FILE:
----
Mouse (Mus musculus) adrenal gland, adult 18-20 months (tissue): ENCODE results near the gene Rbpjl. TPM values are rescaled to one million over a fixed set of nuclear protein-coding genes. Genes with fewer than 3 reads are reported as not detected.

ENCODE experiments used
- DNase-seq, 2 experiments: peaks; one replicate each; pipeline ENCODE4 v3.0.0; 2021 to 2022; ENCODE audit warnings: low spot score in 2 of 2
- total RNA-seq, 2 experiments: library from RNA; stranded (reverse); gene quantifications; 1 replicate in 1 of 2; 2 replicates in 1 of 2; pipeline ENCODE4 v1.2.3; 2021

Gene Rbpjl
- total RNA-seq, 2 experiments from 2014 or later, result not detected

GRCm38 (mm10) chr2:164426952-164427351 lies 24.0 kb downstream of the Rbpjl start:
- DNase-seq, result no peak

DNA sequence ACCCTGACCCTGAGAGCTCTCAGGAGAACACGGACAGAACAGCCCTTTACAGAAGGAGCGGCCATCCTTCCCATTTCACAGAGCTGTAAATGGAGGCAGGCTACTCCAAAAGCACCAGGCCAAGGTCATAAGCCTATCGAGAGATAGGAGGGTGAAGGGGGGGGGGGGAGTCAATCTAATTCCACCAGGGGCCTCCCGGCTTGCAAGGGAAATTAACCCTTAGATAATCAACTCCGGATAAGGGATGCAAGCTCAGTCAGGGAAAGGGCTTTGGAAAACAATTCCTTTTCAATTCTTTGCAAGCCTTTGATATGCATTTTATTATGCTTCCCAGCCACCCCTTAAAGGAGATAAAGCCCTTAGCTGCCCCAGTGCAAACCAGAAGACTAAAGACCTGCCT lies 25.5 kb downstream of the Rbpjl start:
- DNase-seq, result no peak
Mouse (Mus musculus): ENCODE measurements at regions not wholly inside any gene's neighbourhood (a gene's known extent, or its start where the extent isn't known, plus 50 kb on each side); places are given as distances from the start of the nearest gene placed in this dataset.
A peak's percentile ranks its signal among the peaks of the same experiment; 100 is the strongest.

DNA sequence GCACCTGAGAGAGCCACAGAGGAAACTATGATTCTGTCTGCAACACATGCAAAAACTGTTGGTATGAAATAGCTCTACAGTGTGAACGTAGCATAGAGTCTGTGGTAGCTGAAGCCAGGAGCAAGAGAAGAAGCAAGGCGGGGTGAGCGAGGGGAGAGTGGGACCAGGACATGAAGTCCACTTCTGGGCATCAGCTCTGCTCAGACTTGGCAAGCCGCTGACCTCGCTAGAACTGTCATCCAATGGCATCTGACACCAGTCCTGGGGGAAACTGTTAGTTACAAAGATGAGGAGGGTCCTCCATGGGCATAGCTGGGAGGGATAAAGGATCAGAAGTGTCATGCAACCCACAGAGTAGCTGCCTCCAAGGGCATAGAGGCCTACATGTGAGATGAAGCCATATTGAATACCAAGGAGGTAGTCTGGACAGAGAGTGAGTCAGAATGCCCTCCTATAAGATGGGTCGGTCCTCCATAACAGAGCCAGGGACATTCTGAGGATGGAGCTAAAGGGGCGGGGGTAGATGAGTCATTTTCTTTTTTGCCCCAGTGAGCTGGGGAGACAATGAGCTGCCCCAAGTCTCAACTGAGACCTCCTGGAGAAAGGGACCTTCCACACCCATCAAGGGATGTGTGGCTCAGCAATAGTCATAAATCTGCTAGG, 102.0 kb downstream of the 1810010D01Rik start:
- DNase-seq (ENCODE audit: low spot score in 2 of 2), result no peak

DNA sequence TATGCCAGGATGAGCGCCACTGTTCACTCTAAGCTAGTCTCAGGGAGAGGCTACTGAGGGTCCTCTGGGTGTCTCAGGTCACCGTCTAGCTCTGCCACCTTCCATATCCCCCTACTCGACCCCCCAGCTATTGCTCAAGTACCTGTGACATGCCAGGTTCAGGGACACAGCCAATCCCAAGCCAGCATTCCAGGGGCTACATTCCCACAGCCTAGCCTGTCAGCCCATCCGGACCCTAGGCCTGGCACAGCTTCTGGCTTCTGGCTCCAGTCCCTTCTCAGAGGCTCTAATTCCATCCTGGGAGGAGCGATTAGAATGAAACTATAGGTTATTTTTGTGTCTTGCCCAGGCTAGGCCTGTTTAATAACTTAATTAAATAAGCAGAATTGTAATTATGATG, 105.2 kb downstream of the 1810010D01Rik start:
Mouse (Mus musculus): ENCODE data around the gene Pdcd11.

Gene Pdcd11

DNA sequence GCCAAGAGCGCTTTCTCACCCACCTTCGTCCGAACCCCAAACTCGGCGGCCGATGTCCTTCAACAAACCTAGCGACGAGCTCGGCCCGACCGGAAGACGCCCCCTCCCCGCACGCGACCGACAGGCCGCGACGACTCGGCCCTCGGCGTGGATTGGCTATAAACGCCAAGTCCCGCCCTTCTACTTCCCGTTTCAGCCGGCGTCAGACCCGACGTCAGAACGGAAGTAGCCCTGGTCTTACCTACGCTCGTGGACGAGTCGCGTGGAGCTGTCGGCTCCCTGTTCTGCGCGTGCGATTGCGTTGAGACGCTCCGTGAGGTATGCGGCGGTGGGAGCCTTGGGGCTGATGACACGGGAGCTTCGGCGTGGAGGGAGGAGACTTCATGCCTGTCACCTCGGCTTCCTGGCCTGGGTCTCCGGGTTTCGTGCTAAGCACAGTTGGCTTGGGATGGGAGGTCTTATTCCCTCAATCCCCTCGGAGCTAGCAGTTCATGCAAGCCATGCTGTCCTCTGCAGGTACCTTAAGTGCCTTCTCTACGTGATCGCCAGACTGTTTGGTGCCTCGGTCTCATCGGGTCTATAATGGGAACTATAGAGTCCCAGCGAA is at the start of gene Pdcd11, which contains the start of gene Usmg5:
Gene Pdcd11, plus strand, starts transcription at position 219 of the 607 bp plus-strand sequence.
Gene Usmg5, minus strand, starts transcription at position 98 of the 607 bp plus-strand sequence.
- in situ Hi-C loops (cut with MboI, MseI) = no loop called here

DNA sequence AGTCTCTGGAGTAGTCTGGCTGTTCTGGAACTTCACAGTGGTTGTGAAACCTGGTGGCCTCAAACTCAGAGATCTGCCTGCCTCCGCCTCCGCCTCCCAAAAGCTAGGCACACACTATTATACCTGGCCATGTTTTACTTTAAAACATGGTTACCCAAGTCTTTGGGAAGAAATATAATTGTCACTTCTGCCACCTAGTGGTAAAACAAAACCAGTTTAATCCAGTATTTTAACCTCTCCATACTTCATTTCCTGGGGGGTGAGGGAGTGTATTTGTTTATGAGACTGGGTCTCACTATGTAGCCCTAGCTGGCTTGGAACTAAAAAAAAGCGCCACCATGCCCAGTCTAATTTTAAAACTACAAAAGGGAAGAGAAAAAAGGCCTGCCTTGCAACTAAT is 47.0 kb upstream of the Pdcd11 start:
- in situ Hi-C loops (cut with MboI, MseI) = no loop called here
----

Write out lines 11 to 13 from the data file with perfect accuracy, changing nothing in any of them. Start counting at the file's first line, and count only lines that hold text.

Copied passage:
Mouse (Mus musculus): ENCODE measurements at regions not wholly inside any gene's neighbourhood (a gene's known extent, or its start where the extent isn't known, plus 50 kb on each side); places are given as distances from the start of the nearest gene placed in this dataset.
A peak's percentile ranks its signal among the peaks of the same experiment; 100 is the strongest.

DNA sequence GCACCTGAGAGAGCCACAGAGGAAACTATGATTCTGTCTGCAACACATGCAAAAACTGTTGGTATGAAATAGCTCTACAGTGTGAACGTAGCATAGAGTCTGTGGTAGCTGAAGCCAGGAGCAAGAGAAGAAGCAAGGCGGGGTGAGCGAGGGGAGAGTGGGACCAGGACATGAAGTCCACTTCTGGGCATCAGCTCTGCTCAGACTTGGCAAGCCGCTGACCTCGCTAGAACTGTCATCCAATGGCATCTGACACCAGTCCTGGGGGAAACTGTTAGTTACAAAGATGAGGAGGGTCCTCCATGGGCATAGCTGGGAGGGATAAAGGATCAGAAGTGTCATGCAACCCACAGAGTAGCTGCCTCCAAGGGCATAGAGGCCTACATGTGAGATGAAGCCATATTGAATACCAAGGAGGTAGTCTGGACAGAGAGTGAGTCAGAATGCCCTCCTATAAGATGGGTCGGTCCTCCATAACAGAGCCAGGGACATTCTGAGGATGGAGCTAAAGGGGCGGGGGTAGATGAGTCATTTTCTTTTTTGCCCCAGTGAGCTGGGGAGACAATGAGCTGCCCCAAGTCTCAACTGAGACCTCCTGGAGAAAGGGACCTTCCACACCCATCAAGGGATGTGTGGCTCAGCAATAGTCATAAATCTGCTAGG, 102.0 kb downstream of the 1810010D01Rik start: